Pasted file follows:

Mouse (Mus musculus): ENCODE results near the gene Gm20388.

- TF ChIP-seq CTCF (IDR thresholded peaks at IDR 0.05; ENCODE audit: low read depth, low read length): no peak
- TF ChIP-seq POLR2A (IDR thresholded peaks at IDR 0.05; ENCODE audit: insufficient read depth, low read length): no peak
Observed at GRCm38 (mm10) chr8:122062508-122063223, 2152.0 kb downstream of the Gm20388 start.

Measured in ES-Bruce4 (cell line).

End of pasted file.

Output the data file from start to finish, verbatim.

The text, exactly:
Mouse (Mus musculus): ENCODE results near the gene Gm20388.

- TF ChIP-seq CTCF (IDR thresholded peaks at IDR 0.05; ENCODE audit: low read depth, low read length): no peak
- TF ChIP-seq POLR2A (IDR thresholded peaks at IDR 0.05; ENCODE audit: insufficient read depth, low read length): no peak
Observed at GRCm38 (mm10) chr8:122062508-122063223, 2152.0 kb downstream of the Gm20388 start.

Measured in ES-Bruce4 (cell line).